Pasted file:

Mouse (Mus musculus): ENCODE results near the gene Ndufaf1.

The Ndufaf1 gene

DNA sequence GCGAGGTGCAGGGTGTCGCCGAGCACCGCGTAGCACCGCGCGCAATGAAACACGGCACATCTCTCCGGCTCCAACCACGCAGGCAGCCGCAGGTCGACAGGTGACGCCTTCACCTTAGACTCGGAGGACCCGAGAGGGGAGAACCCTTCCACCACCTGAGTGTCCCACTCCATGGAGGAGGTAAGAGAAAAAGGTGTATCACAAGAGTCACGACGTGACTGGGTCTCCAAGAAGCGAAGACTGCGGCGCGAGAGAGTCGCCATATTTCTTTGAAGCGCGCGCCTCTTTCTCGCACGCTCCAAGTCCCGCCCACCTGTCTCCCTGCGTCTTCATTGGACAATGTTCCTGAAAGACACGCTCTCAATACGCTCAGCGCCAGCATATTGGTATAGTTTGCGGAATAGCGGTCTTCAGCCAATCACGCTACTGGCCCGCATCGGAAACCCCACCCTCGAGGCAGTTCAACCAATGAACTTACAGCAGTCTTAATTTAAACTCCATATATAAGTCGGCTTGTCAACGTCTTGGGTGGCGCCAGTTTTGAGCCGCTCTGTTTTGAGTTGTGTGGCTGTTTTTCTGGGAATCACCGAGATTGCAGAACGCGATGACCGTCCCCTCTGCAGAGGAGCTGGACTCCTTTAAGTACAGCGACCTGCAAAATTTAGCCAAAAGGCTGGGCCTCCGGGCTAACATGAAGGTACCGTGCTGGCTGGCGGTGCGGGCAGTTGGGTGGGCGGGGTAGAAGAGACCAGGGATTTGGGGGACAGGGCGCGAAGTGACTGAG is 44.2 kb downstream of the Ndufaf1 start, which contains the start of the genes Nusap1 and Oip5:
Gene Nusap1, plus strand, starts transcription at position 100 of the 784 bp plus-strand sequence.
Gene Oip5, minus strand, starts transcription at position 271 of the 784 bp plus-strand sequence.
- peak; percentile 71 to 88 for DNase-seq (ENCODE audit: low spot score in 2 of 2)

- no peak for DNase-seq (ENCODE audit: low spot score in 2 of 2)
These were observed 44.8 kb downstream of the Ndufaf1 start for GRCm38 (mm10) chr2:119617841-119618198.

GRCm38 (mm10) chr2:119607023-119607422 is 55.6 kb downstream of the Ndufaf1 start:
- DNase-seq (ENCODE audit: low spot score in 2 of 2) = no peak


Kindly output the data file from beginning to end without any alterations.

Mouse (Mus musculus): ENCODE results near the gene Ndufaf1.

The Ndufaf1 gene

DNA sequence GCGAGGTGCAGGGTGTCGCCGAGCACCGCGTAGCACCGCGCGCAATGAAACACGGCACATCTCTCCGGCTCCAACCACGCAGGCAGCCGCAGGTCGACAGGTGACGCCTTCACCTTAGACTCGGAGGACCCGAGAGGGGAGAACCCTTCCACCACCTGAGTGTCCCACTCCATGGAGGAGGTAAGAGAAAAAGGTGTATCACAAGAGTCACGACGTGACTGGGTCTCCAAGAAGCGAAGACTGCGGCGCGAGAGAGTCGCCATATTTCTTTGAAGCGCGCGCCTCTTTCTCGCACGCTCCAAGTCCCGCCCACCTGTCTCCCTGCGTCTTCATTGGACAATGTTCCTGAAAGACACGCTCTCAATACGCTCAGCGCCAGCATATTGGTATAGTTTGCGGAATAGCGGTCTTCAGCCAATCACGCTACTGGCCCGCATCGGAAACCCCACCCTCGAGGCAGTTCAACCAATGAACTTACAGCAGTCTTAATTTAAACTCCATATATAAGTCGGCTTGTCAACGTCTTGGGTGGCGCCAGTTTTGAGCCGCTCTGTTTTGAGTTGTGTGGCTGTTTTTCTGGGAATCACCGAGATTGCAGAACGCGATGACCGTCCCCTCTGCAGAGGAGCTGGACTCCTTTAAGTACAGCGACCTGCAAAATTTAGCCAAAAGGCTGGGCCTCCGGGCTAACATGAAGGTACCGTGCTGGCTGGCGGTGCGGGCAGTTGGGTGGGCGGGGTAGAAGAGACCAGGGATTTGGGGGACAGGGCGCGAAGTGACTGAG is 44.2 kb downstream of the Ndufaf1 start, which contains the start of the genes Nusap1 and Oip5:
Gene Nusap1, plus strand, starts transcription at position 100 of the 784 bp plus-strand sequence.
Gene Oip5, minus strand, starts transcription at position 271 of the 784 bp plus-strand sequence.
- peak; percentile 71 to 88 for DNase-seq (ENCODE audit: low spot score in 2 of 2)

- no peak for DNase-seq (ENCODE audit: low spot score in 2 of 2)
These were observed 44.8 kb downstream of the Ndufaf1 start for GRCm38 (mm10) chr2:119617841-119618198.

GRCm38 (mm10) chr2:119607023-119607422 is 55.6 kb downstream of the Ndufaf1 start:
- DNase-seq (ENCODE audit: low spot score in 2 of 2) = no peak